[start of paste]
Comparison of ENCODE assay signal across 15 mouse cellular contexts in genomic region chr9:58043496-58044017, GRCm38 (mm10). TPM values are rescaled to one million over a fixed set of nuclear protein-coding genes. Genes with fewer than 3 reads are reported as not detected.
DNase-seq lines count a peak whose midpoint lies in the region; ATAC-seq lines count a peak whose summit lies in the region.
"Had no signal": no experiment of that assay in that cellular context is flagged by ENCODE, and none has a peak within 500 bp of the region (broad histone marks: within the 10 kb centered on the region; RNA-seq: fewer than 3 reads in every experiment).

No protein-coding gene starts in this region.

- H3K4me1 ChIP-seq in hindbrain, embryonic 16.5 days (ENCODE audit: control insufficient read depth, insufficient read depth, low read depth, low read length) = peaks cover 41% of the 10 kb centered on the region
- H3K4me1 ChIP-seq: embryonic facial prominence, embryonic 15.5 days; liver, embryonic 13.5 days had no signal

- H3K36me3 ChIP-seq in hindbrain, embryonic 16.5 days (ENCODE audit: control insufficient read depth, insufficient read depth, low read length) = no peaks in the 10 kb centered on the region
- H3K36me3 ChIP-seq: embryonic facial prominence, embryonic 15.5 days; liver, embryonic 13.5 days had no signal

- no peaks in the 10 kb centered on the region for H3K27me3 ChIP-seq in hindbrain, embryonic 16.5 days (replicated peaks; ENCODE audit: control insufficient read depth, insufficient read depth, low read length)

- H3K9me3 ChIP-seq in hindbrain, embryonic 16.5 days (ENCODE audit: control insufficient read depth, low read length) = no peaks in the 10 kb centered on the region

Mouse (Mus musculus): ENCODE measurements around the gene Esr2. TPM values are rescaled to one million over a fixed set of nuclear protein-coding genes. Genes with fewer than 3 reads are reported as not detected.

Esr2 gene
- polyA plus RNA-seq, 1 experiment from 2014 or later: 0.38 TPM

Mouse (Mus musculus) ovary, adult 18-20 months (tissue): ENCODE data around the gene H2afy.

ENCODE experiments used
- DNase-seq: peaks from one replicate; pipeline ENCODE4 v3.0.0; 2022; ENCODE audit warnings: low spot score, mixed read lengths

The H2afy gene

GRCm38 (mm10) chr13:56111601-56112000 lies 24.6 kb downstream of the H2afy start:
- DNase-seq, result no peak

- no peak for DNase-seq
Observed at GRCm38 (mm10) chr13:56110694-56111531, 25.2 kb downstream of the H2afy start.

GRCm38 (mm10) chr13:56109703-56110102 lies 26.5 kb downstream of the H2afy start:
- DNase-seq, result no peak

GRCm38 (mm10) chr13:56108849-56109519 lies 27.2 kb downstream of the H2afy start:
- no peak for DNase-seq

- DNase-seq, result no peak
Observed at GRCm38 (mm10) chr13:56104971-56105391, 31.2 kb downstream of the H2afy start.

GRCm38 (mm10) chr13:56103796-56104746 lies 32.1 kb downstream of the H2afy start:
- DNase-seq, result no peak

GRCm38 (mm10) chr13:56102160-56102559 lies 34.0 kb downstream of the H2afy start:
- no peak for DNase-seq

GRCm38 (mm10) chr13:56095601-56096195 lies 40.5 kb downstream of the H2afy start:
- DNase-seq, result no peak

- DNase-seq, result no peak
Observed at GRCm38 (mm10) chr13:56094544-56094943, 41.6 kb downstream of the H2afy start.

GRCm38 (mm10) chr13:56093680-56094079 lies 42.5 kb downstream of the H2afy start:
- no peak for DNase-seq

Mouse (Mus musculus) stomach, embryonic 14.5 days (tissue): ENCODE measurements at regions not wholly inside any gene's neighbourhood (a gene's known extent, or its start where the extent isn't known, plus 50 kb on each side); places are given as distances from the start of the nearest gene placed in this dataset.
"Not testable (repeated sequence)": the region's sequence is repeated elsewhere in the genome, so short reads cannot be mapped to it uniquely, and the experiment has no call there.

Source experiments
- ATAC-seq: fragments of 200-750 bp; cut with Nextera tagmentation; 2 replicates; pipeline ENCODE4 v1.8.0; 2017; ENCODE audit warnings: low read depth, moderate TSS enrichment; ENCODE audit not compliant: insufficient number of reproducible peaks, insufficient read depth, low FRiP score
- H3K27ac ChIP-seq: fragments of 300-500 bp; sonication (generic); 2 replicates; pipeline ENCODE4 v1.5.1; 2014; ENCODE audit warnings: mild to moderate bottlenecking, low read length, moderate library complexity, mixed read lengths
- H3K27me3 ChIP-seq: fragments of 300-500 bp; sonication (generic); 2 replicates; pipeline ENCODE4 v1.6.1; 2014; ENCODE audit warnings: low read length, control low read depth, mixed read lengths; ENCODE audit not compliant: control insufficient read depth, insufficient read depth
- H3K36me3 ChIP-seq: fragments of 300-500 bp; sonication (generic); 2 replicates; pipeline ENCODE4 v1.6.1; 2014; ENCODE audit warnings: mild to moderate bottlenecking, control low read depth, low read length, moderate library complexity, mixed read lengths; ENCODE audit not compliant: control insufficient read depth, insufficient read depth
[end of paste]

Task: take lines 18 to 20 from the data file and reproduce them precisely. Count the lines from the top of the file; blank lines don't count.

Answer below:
GRCm38 (mm10) chr13:56111601-56112000 lies 24.6 kb downstream of the H2afy start:
- DNase-seq, result no peak

- no peak for DNase-seq